Cello by

John Betts
London, c.1785

John Betts (1752-1823)

In 1765, around the age of 13, John Betts made the 160 kilometer journey to London from his hometown of Stamford. In London, he apprenticed as a luthier with Richard Duke, one of the city’s most notable violinmakers of the 18th century. A very successful employee, Betts assumed the role of shop foreman after seven years, and later purchased the business from Duke’s daughter.

Betts had opened his own shop by 1781 and left an indelible mark on the British violin world through his skilled workshop and expertise. He employed several of the finest British craftsmen of the 18th and 19th centuries, such as Vincenzo Panormo, Henry Lockey Hill, and Bernard Simon Fendt (both Sr. and Jr.). In addition to making new instruments, Betts imported many fine old Italian works into England and greatly contributed to Antonio Stradivari’s recognition in the country. London’s place as a hub for luthiery in the 19th century was due in large part to John Betts’ leadership.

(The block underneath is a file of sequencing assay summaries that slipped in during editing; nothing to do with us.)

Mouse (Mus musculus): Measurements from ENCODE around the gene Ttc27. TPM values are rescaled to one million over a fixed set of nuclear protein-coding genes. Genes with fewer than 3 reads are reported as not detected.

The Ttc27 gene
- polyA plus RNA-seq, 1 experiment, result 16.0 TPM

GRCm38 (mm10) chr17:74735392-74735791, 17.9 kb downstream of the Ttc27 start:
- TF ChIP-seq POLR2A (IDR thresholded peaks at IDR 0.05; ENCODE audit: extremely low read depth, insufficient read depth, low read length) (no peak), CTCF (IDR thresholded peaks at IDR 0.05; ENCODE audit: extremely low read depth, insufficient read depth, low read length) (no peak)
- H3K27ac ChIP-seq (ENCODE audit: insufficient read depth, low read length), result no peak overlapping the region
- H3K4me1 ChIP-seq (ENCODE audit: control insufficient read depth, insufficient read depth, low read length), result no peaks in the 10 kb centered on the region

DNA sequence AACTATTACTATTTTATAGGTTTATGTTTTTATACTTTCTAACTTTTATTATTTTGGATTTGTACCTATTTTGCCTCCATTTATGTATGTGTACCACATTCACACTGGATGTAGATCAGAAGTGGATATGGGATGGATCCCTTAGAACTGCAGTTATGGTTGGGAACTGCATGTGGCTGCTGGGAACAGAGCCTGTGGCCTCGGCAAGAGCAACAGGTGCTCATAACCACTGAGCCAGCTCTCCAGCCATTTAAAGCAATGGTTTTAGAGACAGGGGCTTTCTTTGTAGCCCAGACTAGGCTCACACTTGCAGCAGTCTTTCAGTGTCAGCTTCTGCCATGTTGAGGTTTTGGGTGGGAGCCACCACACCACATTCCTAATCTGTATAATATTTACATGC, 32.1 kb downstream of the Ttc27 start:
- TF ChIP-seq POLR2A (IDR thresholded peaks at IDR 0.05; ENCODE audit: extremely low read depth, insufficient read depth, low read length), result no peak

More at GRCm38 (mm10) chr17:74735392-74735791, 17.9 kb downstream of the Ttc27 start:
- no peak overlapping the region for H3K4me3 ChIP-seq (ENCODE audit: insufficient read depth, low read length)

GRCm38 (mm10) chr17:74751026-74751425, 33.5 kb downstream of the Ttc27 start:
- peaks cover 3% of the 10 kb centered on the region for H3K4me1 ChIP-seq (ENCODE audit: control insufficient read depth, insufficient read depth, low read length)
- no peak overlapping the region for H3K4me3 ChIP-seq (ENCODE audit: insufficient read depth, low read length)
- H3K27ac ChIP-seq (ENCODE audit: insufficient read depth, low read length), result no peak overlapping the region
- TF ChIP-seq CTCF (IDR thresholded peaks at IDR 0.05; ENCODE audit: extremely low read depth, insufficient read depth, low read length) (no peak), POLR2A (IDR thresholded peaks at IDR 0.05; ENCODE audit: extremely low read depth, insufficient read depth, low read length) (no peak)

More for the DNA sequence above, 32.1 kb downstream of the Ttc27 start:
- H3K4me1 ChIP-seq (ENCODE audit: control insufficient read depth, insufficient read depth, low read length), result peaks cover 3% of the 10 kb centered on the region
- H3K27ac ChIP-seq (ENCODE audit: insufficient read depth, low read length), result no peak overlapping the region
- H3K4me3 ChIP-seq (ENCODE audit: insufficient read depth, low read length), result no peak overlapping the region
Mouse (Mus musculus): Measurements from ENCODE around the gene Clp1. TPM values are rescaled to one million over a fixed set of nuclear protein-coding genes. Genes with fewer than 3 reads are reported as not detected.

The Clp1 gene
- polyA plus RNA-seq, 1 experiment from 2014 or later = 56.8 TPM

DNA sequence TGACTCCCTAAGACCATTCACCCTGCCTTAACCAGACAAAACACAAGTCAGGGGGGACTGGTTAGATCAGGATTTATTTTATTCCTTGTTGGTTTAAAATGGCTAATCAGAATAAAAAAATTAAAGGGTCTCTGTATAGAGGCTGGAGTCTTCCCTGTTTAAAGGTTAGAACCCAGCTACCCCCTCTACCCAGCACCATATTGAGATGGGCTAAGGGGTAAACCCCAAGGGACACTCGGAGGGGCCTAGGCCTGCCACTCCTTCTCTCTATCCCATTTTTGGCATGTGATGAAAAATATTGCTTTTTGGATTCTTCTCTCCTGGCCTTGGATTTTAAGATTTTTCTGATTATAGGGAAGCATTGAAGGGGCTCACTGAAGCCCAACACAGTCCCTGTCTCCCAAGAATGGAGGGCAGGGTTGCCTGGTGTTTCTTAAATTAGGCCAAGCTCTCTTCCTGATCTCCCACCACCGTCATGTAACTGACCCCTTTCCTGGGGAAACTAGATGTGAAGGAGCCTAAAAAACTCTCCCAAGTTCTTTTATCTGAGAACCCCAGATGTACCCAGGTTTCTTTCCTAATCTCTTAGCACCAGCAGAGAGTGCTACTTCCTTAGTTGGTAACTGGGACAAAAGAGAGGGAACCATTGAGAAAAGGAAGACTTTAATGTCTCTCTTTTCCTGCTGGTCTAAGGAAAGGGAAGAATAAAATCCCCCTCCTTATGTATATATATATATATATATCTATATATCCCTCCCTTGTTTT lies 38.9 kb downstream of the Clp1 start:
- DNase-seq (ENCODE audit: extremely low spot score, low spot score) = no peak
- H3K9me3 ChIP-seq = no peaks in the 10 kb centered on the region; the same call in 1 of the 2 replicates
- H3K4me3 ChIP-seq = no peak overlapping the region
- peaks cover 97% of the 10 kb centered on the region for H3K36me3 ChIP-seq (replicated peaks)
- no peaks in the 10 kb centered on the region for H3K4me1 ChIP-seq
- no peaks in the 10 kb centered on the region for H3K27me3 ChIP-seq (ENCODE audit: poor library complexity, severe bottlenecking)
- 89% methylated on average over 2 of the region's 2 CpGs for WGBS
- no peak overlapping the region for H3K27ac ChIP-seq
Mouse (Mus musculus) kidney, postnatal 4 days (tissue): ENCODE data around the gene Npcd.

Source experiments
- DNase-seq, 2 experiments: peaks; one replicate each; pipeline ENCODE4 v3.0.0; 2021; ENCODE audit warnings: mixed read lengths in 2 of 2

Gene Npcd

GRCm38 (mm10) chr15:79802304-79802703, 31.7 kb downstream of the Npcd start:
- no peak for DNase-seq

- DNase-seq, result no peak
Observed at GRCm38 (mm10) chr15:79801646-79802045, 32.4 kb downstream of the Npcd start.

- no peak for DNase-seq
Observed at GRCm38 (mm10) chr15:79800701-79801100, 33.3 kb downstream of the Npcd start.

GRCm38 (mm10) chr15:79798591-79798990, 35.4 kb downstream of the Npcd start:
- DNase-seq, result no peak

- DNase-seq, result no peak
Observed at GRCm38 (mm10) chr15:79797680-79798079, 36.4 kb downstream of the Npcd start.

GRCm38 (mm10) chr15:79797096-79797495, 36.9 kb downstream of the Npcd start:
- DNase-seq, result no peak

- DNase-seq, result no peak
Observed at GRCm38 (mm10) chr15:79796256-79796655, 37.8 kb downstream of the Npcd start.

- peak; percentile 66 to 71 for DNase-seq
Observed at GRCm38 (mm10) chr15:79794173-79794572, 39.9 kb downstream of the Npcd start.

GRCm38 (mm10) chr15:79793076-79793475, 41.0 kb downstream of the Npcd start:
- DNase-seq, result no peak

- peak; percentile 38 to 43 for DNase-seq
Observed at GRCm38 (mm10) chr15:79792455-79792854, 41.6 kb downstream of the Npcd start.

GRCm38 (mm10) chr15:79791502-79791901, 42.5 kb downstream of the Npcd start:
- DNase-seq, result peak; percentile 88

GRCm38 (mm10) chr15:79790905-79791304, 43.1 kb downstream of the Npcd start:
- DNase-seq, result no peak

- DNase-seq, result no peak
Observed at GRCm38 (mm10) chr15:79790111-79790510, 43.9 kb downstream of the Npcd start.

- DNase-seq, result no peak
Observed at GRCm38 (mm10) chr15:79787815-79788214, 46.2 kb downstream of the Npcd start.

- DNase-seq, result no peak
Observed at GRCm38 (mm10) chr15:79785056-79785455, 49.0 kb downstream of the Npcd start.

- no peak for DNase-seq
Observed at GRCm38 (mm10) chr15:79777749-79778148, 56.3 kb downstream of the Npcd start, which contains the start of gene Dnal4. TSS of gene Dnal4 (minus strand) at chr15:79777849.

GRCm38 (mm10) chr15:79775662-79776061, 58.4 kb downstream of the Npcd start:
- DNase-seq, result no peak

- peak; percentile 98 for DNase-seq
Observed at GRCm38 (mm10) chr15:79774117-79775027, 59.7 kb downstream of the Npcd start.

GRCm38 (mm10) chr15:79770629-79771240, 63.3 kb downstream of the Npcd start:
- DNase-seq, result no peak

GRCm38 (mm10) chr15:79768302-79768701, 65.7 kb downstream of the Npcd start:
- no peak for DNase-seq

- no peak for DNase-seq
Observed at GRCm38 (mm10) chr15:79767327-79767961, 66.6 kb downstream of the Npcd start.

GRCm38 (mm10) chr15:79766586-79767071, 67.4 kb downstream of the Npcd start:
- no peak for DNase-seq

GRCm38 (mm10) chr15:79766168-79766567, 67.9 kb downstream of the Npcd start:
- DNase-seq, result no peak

The Betts workshop was especially well-known for their cellos. Our instrument is an exceptionally fine example with a bold, sonorous tone. Built on a beautiful model of modest size, this cello will be an exciting companion for a professional cellist.